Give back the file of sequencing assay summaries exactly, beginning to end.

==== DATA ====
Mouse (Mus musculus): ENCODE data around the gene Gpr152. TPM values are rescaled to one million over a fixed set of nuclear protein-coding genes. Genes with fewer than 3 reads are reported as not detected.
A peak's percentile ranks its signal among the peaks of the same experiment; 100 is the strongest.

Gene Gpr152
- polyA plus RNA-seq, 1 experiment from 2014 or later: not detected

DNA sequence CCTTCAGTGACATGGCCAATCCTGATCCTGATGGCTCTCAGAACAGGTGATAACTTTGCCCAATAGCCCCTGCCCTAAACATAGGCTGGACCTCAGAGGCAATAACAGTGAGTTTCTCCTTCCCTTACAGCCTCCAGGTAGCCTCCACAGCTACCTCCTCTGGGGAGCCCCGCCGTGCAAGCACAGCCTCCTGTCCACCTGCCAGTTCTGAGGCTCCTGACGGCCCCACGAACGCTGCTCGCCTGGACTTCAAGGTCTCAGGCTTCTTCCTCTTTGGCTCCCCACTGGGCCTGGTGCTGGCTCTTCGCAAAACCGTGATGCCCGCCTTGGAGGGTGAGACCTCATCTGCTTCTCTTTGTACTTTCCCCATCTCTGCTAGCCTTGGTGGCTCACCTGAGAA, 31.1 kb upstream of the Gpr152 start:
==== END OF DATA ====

Mouse (Mus musculus): ENCODE data around the gene Gpr152. TPM values are rescaled to one million over a fixed set of nuclear protein-coding genes. Genes with fewer than 3 reads are reported as not detected.
A peak's percentile ranks its signal among the peaks of the same experiment; 100 is the strongest.

Gene Gpr152
- polyA plus RNA-seq, 1 experiment from 2014 or later: not detected

DNA sequence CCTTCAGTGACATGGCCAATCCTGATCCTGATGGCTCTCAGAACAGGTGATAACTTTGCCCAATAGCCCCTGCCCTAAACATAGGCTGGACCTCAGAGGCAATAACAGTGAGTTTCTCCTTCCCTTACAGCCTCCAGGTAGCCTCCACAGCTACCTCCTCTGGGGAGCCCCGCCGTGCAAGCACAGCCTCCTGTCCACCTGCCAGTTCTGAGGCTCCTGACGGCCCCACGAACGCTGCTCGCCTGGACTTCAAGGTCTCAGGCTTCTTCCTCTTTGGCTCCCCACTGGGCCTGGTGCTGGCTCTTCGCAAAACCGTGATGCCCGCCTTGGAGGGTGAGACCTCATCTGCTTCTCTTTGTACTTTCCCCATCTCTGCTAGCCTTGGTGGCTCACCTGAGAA, 31.1 kb upstream of the Gpr152 start: